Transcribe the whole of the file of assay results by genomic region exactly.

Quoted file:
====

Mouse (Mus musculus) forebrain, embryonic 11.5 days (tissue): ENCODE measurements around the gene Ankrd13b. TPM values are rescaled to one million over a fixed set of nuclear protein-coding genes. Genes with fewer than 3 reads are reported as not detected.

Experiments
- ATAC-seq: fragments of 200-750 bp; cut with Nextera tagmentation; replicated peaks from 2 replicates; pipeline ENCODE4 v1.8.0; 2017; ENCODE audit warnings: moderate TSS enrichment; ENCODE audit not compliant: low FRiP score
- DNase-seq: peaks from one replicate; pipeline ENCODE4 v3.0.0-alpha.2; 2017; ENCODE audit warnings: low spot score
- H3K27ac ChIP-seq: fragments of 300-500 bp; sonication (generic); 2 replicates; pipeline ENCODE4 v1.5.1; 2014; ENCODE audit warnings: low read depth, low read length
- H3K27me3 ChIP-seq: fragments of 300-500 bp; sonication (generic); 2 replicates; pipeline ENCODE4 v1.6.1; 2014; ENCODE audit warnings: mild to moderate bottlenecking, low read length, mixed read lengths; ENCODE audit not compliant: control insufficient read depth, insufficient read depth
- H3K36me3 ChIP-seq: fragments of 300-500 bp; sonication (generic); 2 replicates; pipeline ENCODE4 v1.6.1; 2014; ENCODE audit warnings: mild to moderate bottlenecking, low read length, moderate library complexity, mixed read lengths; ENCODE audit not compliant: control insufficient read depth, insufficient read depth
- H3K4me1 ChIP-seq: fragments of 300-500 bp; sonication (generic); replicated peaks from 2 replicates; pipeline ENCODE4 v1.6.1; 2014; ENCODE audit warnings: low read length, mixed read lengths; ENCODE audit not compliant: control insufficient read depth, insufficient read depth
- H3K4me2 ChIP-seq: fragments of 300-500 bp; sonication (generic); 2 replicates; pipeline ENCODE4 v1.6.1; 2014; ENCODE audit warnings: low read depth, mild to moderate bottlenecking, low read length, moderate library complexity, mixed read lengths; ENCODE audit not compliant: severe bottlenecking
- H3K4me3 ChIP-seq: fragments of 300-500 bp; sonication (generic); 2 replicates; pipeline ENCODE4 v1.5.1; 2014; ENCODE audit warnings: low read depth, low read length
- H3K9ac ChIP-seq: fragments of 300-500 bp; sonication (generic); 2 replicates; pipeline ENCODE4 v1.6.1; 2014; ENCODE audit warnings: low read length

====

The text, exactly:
Mouse (Mus musculus) forebrain, embryonic 11.5 days (tissue): ENCODE measurements around the gene Ankrd13b. TPM values are rescaled to one million over a fixed set of nuclear protein-coding genes. Genes with fewer than 3 reads are reported as not detected.

Experiments
- ATAC-seq: fragments of 200-750 bp; cut with Nextera tagmentation; replicated peaks from 2 replicates; pipeline ENCODE4 v1.8.0; 2017; ENCODE audit warnings: moderate TSS enrichment; ENCODE audit not compliant: low FRiP score
- DNase-seq: peaks from one replicate; pipeline ENCODE4 v3.0.0-alpha.2; 2017; ENCODE audit warnings: low spot score
- H3K27ac ChIP-seq: fragments of 300-500 bp; sonication (generic); 2 replicates; pipeline ENCODE4 v1.5.1; 2014; ENCODE audit warnings: low read depth, low read length
- H3K27me3 ChIP-seq: fragments of 300-500 bp; sonication (generic); 2 replicates; pipeline ENCODE4 v1.6.1; 2014; ENCODE audit warnings: mild to moderate bottlenecking, low read length, mixed read lengths; ENCODE audit not compliant: control insufficient read depth, insufficient read depth
- H3K36me3 ChIP-seq: fragments of 300-500 bp; sonication (generic); 2 replicates; pipeline ENCODE4 v1.6.1; 2014; ENCODE audit warnings: mild to moderate bottlenecking, low read length, moderate library complexity, mixed read lengths; ENCODE audit not compliant: control insufficient read depth, insufficient read depth
- H3K4me1 ChIP-seq: fragments of 300-500 bp; sonication (generic); replicated peaks from 2 replicates; pipeline ENCODE4 v1.6.1; 2014; ENCODE audit warnings: low read length, mixed read lengths; ENCODE audit not compliant: control insufficient read depth, insufficient read depth
- H3K4me2 ChIP-seq: fragments of 300-500 bp; sonication (generic); 2 replicates; pipeline ENCODE4 v1.6.1; 2014; ENCODE audit warnings: low read depth, mild to moderate bottlenecking, low read length, moderate library complexity, mixed read lengths; ENCODE audit not compliant: severe bottlenecking
- H3K4me3 ChIP-seq: fragments of 300-500 bp; sonication (generic); 2 replicates; pipeline ENCODE4 v1.5.1; 2014; ENCODE audit warnings: low read depth, low read length
- H3K9ac ChIP-seq: fragments of 300-500 bp; sonication (generic); 2 replicates; pipeline ENCODE4 v1.6.1; 2014; ENCODE audit warnings: low read length